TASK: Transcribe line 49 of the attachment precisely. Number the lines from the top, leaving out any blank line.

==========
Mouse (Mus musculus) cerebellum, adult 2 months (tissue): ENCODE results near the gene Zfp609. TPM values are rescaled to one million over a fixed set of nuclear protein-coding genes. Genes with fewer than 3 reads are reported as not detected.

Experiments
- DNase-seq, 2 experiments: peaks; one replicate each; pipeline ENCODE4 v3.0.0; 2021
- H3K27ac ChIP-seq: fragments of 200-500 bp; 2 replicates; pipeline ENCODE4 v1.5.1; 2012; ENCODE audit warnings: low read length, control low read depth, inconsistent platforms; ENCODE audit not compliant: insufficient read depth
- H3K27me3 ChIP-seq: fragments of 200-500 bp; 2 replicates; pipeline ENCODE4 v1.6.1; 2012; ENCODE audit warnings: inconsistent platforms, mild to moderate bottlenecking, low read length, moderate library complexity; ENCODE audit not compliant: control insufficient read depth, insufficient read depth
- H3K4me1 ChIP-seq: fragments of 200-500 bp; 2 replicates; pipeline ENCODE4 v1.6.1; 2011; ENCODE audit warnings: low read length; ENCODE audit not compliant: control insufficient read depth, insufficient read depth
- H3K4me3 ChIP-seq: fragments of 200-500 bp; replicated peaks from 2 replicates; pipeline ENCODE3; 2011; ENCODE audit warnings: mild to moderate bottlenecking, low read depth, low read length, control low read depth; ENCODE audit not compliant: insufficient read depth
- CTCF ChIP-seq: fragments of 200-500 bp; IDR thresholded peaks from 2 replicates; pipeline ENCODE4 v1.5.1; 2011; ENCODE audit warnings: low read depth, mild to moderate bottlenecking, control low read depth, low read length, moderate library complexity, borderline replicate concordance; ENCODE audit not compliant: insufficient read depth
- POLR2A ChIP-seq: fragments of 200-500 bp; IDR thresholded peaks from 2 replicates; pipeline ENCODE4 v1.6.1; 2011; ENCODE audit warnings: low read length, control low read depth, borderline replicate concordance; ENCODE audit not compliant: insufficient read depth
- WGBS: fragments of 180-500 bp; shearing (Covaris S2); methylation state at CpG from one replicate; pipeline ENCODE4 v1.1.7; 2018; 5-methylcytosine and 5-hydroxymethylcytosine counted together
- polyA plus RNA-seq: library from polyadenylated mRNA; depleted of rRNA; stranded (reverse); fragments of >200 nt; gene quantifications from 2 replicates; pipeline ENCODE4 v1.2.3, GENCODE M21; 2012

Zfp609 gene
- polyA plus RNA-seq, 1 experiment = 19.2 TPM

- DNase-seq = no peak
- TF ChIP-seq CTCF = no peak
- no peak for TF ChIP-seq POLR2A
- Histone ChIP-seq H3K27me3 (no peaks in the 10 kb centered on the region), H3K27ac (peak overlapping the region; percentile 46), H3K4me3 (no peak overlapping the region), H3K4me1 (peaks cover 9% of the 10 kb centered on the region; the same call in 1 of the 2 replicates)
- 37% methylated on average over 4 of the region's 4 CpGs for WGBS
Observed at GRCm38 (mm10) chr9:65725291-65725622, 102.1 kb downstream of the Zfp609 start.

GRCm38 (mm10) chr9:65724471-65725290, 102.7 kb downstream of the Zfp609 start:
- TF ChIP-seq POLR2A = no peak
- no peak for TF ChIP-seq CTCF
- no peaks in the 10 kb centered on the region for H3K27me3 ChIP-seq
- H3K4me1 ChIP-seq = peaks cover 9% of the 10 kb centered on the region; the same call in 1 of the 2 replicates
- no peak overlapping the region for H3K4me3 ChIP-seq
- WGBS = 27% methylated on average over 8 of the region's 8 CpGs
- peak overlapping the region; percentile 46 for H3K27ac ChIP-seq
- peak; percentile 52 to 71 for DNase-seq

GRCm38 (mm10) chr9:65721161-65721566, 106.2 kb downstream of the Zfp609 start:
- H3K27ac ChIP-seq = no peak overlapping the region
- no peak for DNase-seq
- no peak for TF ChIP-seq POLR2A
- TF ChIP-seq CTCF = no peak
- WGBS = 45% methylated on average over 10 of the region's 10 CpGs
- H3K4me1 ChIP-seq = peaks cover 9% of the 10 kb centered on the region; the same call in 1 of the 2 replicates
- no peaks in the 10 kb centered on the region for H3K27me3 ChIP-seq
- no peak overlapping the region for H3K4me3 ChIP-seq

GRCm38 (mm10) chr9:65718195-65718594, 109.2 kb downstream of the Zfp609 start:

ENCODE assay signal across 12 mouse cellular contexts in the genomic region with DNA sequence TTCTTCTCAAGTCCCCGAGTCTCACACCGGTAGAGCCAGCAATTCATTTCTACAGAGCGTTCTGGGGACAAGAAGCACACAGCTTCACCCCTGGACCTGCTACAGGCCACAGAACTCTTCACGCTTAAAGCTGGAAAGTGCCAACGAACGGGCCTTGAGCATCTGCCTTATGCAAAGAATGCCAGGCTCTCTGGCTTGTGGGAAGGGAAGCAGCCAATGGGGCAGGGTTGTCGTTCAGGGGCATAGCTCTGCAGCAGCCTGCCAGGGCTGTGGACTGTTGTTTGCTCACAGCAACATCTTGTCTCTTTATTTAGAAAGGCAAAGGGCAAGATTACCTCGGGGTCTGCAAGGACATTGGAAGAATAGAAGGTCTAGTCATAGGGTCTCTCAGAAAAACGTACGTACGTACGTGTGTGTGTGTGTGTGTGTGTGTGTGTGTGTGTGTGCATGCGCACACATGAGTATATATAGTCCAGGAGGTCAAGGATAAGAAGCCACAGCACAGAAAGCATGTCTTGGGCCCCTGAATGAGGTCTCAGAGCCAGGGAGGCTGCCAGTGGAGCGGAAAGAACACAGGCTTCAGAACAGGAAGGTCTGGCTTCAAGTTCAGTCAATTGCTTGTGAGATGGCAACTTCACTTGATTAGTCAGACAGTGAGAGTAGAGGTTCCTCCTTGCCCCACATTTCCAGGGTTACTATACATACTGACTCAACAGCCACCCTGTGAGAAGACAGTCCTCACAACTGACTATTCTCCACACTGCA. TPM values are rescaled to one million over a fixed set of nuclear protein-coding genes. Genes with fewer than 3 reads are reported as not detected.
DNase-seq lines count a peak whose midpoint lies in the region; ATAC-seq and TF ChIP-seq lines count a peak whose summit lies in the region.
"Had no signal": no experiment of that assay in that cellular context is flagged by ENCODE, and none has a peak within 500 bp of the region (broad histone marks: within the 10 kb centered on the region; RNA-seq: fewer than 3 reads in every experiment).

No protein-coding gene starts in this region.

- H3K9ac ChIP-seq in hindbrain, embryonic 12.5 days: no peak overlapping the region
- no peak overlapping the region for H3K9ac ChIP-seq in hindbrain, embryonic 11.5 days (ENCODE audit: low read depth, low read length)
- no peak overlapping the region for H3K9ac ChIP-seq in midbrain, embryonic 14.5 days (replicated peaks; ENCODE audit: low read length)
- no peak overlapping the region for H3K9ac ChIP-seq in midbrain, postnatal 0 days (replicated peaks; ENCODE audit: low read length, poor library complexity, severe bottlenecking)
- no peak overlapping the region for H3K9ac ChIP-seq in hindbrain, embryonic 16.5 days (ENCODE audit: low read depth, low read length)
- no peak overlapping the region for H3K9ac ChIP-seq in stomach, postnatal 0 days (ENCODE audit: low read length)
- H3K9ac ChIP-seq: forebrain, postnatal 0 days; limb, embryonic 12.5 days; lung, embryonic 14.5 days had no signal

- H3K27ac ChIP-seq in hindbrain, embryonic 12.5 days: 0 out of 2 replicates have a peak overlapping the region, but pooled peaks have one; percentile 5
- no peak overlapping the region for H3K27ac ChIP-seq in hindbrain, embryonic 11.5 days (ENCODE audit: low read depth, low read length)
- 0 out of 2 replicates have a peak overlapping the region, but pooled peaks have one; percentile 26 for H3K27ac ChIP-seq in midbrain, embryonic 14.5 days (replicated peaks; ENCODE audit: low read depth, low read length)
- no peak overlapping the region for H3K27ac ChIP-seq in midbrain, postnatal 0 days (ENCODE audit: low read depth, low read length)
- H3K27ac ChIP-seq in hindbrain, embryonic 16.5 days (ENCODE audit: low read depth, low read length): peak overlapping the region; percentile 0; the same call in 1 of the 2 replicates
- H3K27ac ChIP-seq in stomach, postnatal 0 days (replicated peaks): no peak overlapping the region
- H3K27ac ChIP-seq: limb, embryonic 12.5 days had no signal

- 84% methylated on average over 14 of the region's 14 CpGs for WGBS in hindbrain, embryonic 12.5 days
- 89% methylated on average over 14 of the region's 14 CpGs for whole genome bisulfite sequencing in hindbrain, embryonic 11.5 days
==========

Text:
- H3K9ac ChIP-seq: forebrain, postnatal 0 days; limb, embryonic 12.5 days; lung, embryonic 14.5 days had no signal